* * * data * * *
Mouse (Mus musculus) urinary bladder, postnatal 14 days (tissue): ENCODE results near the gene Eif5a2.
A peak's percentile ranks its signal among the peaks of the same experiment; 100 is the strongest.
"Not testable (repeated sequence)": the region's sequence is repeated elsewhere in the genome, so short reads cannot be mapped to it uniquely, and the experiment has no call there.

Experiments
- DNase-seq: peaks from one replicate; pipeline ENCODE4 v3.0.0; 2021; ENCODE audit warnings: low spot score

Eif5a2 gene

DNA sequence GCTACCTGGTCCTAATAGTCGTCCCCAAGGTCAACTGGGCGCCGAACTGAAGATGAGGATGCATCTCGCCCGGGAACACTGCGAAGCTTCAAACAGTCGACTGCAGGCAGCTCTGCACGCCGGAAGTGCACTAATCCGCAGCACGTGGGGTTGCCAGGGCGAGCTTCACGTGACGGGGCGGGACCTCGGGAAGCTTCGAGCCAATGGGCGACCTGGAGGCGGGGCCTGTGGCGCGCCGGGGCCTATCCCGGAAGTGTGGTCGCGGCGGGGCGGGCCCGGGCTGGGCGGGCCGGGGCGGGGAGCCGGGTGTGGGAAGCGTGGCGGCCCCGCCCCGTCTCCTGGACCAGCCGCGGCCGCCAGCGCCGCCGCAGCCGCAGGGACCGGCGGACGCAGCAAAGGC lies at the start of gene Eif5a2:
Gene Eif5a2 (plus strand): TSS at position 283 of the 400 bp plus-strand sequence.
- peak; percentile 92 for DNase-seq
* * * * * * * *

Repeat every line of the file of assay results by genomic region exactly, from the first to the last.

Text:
Mouse (Mus musculus) urinary bladder, postnatal 14 days (tissue): ENCODE results near the gene Eif5a2.
A peak's percentile ranks its signal among the peaks of the same experiment; 100 is the strongest.
"Not testable (repeated sequence)": the region's sequence is repeated elsewhere in the genome, so short reads cannot be mapped to it uniquely, and the experiment has no call there.

Experiments
- DNase-seq: peaks from one replicate; pipeline ENCODE4 v3.0.0; 2021; ENCODE audit warnings: low spot score

Eif5a2 gene

DNA sequence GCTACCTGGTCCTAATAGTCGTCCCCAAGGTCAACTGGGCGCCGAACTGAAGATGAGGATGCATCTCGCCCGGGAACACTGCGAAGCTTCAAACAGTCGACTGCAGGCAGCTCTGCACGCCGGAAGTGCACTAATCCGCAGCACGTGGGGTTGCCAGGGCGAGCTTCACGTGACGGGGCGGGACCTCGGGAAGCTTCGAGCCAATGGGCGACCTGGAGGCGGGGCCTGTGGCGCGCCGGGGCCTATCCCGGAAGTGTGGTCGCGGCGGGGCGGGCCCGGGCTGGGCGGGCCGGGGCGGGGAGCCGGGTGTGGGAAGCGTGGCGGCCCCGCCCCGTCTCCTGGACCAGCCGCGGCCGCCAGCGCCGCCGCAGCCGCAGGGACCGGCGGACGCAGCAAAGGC lies at the start of gene Eif5a2:
Gene Eif5a2 (plus strand): TSS at position 283 of the 400 bp plus-strand sequence.
- peak; percentile 92 for DNase-seq